If you don’t want to pay for music, there are some sites out there with free music. I’ve used songs from Free Music Archive, but there’s a long list of sites here. In most cases, you can use the songs as long as you give credit or a link back to the artist.


We’ve all made mistakes, and I’m not here trying to judge any of you. I’ve done several of these things throughout my career, and luckily, I never got in trouble for any of them. Now that I know better, I try to avoid doing any of these 7 unethical and illegal things photographers do. You're in charge of your life and your business, but I highly suggest you try to avoid them as well. I’d hate for anyone to get in trouble over something as small as using a song.  


13 thoughts on “7 Unethical and Illegal Things Photographers Do”

  1. Numbers two and four, guilty….and unashamed. I trespass yearly to a beautiful waterfall on private property. The owner busted me once a few years ago, picking up beer cans, cigarette butts and twinkie wrappers, etc lining the brook. As I was putting the trash bag in my truck he said the garbage and damage to the falls are the reason for the sign. He gave me verbal permission to photograph there. Also, Uncle scam has gotten his “fair share” out of me over my sixty eight years, that’s enough.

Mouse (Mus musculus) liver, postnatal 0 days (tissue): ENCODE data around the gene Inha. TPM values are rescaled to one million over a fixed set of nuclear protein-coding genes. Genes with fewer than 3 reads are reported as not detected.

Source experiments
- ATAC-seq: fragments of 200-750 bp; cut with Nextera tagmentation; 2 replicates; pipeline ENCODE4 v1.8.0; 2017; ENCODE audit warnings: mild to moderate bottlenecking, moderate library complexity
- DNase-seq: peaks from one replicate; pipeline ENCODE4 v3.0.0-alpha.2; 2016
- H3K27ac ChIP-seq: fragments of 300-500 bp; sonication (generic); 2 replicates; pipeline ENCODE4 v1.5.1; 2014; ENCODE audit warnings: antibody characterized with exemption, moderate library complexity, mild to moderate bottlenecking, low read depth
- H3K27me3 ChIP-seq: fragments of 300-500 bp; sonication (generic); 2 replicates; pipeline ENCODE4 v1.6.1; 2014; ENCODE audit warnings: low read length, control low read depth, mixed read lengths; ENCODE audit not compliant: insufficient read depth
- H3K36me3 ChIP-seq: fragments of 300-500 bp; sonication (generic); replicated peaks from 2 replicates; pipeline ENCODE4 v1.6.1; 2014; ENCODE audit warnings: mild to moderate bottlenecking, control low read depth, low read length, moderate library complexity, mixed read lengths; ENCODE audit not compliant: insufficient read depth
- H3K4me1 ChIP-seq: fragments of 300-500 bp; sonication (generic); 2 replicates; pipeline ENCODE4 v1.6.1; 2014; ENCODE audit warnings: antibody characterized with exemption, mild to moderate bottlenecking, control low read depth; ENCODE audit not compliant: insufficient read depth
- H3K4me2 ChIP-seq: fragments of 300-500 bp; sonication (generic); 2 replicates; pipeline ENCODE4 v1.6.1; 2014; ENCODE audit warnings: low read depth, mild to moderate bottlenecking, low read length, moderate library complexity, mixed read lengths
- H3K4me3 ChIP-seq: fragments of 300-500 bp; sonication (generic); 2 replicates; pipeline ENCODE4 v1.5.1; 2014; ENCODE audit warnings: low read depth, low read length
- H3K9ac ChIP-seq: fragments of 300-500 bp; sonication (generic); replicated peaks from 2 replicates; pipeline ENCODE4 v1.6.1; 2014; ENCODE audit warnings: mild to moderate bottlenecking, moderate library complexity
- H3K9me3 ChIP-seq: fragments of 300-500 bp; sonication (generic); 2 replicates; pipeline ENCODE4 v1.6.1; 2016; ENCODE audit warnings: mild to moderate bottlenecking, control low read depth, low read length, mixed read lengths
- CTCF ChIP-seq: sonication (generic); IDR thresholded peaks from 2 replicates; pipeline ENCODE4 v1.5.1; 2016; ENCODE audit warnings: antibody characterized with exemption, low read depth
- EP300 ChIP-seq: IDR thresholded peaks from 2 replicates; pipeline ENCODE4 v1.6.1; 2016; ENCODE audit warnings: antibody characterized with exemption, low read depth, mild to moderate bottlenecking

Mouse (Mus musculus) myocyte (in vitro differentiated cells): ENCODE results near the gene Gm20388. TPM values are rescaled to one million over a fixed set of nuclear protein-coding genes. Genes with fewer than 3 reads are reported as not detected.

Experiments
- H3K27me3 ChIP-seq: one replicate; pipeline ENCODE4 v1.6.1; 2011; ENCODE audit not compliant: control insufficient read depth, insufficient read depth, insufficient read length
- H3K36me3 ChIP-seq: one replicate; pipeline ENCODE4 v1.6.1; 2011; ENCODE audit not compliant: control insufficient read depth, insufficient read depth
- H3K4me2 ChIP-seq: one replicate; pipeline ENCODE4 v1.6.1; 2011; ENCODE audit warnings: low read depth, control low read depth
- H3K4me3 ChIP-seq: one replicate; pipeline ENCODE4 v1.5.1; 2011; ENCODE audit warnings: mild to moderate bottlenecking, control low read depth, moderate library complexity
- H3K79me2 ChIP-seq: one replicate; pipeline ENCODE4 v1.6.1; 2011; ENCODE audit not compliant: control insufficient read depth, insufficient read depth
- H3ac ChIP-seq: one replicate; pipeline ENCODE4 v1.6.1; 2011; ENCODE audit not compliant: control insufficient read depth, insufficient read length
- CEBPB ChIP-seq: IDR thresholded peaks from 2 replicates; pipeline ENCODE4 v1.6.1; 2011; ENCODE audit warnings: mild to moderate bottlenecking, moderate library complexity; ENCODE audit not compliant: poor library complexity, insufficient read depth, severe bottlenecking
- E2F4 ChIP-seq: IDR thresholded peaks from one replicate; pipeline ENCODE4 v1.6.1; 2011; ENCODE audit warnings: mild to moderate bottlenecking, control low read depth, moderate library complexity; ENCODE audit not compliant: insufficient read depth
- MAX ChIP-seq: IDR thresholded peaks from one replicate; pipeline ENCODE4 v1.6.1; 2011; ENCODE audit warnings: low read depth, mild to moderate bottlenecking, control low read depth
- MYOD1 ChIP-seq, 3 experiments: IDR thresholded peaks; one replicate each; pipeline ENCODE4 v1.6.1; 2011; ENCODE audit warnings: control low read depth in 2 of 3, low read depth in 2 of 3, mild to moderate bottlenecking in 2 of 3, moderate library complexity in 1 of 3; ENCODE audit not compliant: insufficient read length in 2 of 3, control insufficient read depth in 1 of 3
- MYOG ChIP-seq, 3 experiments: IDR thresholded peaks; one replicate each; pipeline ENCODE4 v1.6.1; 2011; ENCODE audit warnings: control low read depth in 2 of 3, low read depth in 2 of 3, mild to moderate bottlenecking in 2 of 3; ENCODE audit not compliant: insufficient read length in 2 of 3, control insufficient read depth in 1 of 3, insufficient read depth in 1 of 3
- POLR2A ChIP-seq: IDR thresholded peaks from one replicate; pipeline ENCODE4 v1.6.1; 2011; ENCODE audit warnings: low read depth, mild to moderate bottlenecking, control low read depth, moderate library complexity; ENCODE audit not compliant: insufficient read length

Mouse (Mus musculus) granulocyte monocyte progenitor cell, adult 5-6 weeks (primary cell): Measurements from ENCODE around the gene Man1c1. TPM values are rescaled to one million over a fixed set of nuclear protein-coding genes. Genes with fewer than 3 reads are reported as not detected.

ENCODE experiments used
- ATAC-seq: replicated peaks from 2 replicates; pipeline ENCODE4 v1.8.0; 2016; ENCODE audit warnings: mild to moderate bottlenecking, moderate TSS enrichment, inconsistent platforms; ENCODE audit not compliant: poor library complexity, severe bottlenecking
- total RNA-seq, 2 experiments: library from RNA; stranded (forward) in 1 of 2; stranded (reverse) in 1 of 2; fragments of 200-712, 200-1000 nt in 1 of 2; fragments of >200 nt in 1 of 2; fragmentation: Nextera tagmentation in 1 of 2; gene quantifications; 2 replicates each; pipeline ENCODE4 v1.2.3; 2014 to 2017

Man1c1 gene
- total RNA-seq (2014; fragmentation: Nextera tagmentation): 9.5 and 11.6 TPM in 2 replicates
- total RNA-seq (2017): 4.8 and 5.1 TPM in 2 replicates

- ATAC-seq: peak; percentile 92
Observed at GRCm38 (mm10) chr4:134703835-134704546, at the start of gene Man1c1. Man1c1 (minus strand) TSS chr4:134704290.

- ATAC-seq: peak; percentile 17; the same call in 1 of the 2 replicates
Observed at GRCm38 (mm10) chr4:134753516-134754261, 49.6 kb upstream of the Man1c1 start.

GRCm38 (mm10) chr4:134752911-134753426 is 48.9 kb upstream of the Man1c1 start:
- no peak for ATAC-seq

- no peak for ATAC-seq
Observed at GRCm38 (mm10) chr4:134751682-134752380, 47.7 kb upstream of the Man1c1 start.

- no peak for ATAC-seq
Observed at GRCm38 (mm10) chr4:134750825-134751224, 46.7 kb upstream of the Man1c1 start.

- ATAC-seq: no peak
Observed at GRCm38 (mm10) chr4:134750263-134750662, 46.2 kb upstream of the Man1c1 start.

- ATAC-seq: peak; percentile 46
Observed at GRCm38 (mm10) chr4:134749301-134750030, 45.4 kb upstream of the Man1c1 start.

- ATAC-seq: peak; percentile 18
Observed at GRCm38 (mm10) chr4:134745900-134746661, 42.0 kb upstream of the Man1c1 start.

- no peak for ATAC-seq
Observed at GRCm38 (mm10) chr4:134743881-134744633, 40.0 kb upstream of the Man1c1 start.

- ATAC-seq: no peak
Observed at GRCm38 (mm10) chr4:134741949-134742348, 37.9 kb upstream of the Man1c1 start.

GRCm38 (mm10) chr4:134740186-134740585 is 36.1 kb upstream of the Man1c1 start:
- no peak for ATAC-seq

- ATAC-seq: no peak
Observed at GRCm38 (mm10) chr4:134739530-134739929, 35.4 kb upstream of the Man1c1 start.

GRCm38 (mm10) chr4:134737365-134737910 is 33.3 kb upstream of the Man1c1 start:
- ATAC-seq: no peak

2. I figured your article would have something about photography, but your illegal things are basically things that could be or are done by regular people with no interest in photography. What about stealing photos, altering them, misusing them? You know, things that apply directly to photographers. Sure, trespassing is illegal and could be done by any stupid person, including photographers, but stealing a photograph is much more prevalent in the photography community.

  3. Hi Steve
    Sorry you didn’t find it helpful. I did mention stealing images but I didn’t go into detail. Yes normal people do these things as well but I see it a lot in the photography world and it’s more of a problem when you are a business. Stealing music is bad but distributing it to clients can get you in more trouble.

  4. I’m pretty sure the Future Farmers of America (FFA) won’t care what you do with your drone. But the Federal Aviation Administration (FAA) may very well take note.

  5. Bryan,
    Thanks for the effort and time for this article. You make several excellent points.

    Regarding copying and copyright infringement, as artists we really need to respect the work of others. If we, as creatives, don’t show respect for others work how can we expect clients to respect and not steal our work?